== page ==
The stability, safety, and availability of the US blood supply and underlying blood infrastructure is the result of a complex blood system composed of both the public and private sectors. On the private side, blood is collected largely from unpaid, altruistic donors then processed into component products, screened for safety, and sold to health care institutions for use. This process is generally performed by nonprofit blood centers, which currently screen for nine pathogens—including HIV, hepatitis B and C, and ZIKV. Hospitals and transfusion centers negotiate prices with the blood collection centers and are reimbursed for these costs as part of the overall payment they receive from patients or their insurers for an inpatient stay or as a separate service if blood is used during an outpatient procedure. Because of tight expiration time frames and the need to meet unanticipated demands—such as in a mass casualty event—more blood is collected than is needed, and product is routinely discarded.
On the public side, oversight of the system is shared across different—although coordinating—agencies under the Department of Health and Human Services (HHS). The assistant secretary for health is the designated federal blood safety officer and holds responsibility for advising the HHS secretary on policy related to blood safety and availability, including convening public meetings of the federal Advisory Committee on Blood and Tissue Safety and Availability. Separate from the assistant secretary for health, the FDA is responsible for assuring the safety of the blood products through its regulatory role, including determining the testing of products for safety and investigating any adverse events. Another entity, the Office of the Assistant Secretary for Preparedness and Response, through its Biomedical Advanced Research and Development Authority, supports technology innovations in the blood system. The National Institutes of Health provides the scientific foundation for policy making and improvements in blood safety. And finally, the Centers for Disease Control and Prevention, in collaboration with the assistant secretary for health, conducts regular surveys of blood collection and use.
Recently, policy makers across these agencies have drawn attention to the challenges in the blood system. Recognizing the potential fragility of the blood system, HHS in 2016 commissioned work to understand the current state, external pressures, and potential solutions for stabilizing the blood system. The effort included input from experts in the public and private sectors and culminated in a report released in November 2016. The overall finding was that although the blood market may work to control costs, it will not necessarily allow for the investment required to advance research and development nor does it account for the costs of new public health measures, such as testing for emerging diseases or the implementation of promising safety innovations—such as pathogen reduction, or inactivation, which has the potential to inactivate a broad spectrum of infectious organisms, eliminating the need for individual tests for each one. The 2016 report lists a series of recommendations aimed at addressing this imbalance including a need to strengthen the data collection for better system evaluation, support and facilitate technology adoption of benefit to the public, and subsidize the ability of blood centers to maintain surge capacity.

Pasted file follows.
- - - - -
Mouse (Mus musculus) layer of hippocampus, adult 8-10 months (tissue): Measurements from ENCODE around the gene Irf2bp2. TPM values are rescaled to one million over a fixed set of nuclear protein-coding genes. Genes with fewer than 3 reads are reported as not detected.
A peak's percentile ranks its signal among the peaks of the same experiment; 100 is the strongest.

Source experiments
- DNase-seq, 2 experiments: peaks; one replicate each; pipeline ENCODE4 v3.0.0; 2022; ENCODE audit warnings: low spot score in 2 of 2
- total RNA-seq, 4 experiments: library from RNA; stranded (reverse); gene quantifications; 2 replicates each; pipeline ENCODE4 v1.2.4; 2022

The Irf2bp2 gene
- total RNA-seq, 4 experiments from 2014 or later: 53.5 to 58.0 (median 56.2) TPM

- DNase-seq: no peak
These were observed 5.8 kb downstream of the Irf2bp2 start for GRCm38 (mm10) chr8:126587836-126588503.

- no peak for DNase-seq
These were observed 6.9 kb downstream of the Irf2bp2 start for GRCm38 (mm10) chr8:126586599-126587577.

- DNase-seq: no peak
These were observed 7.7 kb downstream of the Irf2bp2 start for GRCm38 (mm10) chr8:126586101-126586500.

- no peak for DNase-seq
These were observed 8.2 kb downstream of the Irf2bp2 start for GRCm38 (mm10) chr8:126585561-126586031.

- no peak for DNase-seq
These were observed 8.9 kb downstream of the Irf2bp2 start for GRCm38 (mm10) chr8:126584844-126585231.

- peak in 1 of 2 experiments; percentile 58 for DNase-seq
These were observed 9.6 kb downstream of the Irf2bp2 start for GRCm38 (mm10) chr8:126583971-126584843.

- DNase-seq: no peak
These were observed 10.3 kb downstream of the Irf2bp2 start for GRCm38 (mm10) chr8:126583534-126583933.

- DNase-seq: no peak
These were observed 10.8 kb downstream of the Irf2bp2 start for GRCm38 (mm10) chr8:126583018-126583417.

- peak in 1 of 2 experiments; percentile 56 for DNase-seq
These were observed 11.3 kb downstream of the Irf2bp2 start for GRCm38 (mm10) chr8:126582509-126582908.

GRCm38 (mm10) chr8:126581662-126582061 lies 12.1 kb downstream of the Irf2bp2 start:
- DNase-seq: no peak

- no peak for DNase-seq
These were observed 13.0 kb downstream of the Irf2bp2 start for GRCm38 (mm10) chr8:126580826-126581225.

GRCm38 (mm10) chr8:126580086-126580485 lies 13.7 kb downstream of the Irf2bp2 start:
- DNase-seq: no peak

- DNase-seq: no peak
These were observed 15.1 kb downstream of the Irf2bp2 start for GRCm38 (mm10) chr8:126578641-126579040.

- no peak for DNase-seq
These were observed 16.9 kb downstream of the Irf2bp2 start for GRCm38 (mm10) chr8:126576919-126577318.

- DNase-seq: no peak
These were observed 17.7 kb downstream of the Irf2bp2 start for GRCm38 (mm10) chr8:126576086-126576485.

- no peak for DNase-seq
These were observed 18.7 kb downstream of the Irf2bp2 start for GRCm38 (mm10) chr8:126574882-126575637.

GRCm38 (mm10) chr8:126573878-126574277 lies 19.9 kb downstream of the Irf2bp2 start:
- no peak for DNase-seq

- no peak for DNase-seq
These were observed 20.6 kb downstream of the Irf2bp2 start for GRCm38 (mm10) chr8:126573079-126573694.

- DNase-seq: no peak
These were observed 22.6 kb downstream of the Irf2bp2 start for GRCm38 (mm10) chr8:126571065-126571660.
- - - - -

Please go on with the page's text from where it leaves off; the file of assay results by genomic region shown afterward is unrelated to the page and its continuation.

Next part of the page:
More broadly, these challenges and the report’s recommendations raise some fundamental questions: Is blood a public good? And, if so, what role should the federal government play in supporting the blood system as it responds to dynamic changes in supply and demand? We believe that the answers to these questions are central to the work of policy makers as they determine the appropriateness of providing supplemental funding to the blood system in the short run, and perhaps long run. The public and private sectors must engage and act on these key policy decisions to ensure that all Americans have equitable, safe access to the blood products that are so important to their health and well-being.